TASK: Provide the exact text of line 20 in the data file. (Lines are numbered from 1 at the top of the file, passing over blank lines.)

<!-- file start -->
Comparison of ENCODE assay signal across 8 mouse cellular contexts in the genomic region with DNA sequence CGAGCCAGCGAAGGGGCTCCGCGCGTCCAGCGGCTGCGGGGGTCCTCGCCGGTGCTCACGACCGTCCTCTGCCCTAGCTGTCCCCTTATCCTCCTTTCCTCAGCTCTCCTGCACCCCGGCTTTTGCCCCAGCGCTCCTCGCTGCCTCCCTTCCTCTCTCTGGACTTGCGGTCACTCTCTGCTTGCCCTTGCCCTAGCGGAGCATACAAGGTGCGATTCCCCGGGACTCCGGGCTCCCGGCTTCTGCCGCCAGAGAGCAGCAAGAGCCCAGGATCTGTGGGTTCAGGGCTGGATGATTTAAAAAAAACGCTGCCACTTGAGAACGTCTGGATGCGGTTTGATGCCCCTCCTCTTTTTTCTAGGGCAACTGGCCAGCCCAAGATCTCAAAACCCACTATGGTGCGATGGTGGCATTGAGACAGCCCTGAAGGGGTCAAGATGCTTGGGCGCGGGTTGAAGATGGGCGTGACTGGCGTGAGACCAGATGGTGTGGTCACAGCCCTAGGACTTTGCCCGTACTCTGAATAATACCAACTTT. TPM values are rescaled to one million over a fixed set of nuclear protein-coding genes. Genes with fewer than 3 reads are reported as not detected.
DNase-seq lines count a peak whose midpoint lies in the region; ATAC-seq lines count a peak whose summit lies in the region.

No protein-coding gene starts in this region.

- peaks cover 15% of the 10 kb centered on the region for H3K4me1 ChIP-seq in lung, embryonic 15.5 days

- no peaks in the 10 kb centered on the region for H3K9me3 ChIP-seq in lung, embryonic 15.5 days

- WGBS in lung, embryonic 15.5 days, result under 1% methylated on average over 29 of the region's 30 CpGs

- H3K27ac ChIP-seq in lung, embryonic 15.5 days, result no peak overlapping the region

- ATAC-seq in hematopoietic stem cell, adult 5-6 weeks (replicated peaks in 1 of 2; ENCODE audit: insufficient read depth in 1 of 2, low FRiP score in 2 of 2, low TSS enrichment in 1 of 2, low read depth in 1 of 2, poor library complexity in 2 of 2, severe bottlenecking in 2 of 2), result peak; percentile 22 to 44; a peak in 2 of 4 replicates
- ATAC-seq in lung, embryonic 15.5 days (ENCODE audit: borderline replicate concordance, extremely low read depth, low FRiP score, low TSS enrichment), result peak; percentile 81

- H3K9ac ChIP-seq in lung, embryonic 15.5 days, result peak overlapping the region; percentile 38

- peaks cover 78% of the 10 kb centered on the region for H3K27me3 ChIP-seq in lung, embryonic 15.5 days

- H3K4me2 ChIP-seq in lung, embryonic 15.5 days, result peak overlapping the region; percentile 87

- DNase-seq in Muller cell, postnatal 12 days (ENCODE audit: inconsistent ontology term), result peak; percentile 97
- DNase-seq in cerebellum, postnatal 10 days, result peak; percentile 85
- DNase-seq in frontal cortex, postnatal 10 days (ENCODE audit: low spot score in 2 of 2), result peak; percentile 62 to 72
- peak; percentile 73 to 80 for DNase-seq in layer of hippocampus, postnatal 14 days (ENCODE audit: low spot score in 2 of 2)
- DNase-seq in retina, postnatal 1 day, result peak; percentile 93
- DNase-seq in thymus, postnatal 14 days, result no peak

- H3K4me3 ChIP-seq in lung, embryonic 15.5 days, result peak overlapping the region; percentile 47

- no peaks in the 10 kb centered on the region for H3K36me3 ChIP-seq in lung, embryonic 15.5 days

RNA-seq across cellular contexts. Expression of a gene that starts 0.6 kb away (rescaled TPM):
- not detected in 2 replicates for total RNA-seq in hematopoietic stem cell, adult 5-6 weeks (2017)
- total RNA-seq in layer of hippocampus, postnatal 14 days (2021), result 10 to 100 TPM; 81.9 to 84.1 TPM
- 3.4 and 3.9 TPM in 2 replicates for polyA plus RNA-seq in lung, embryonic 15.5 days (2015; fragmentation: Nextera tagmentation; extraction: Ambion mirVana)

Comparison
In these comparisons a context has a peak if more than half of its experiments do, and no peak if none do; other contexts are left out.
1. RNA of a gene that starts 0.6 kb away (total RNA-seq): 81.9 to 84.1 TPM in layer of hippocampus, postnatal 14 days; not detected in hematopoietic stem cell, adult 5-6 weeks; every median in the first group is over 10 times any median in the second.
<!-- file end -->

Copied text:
- no peaks in the 10 kb centered on the region for H3K36me3 ChIP-seq in lung, embryonic 15.5 days